What is the Open Container Law in Texas?

It’s common knowledge that it’s illegal to drive under the influence of alcohol with a blood alcohol content (BAC) of .08% or above. However, in Texas, it is possible to be charged with driving while intoxicated (DWI) if your BAC is less than .08% as long as the state can prove that your ability to drive was “impaired” by alcohol or drugs. That’s something to keep in mind the next time you drink.

Like other states, it’s not only illegal to drink in drive, in Texas it’s also illegal to have an open container of alcohol in your vehicle. Even if your car is parked, and even if you have no intention of driving, you cannot have an open container of alcohol in your vehicle. This includes passengers who have zero intention of driving.

If a passenger is in the front seat or even in the back with a cup of alcohol or a beer, or any other alcoholic beverage, they too can face criminal charges if they are caught with an open container of alcohol. In other words, drivers aren’t the only ones who can get in trouble. Read on as we examine Texas’ open container law in further detail.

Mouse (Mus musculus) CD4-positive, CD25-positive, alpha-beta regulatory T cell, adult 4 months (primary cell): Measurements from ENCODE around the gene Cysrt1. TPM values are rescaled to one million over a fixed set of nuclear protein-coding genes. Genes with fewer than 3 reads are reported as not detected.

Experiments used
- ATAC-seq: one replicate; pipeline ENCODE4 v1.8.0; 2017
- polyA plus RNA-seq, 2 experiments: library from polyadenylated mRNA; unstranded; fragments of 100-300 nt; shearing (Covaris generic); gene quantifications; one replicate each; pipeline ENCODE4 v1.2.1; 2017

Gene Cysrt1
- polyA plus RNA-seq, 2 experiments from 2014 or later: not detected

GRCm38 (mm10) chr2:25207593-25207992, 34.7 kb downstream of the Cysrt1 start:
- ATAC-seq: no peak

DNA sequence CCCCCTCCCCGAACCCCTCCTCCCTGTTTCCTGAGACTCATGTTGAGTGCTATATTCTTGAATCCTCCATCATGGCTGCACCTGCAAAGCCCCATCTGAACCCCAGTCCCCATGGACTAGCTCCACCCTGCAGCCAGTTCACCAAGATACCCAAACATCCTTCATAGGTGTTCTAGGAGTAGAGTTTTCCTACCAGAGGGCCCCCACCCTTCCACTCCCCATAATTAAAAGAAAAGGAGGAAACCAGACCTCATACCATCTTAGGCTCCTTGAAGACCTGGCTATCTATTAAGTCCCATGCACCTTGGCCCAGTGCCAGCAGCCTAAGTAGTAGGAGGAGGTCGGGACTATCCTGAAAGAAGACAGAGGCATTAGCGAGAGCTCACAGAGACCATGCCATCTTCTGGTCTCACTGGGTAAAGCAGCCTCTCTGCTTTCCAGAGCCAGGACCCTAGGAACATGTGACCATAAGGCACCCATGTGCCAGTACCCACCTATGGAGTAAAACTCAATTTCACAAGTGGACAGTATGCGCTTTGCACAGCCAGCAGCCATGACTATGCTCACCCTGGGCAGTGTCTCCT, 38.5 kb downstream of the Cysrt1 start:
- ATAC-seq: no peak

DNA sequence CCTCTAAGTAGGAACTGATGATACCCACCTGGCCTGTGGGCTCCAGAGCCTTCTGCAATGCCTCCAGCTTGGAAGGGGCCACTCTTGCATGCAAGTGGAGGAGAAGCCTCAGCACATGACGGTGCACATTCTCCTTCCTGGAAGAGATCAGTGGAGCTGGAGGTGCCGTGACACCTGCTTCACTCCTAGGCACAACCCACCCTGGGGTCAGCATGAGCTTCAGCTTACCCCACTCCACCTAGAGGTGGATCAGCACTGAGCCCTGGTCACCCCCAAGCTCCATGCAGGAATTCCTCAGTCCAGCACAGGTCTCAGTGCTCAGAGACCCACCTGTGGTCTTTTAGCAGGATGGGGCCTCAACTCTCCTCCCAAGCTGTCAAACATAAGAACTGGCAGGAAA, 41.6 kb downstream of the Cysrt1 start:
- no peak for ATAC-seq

What the Law Says About Open Containers of Alcohol

Texas’ open container law is covered under Section 49.031 of the Texas Penal Code, Possession of Alcoholic Beverage in Motor Vehicle. Under Sec. 49.031, an “open container” refers to any can, bottle, or other container that contains alcohol and has been opened, its seal removed, or some of the contents removed. So, this could include a cup of alcohol, the bottle of wine you brought home from dinner, or even a flask kept in a coat or purse.

Under Sec. 49.031(b) it states: “A person commits an offense if the person knowingly possesses an open container in a passenger area of a motor vehicle that is located on a public highway, regardless of whether the vehicle is being operated or is stopped or parked.” But what exactly is the passenger area? It refers to the front and back seating area designed for the driver and the passengers. If there’s a seatbelt, there shouldn’t be any open containers of alcohol in that area.

An offense under Sec. 49.031 is a Class C misdemeanor, punishable by a fine not to exceed $500 under Section 12.23 of the Texas Penal Code.

Are you, or a member of your family facing charges for having an open container of alcohol in a motor vehicle? If so, contact us to meet with a Plano DWI attorney.

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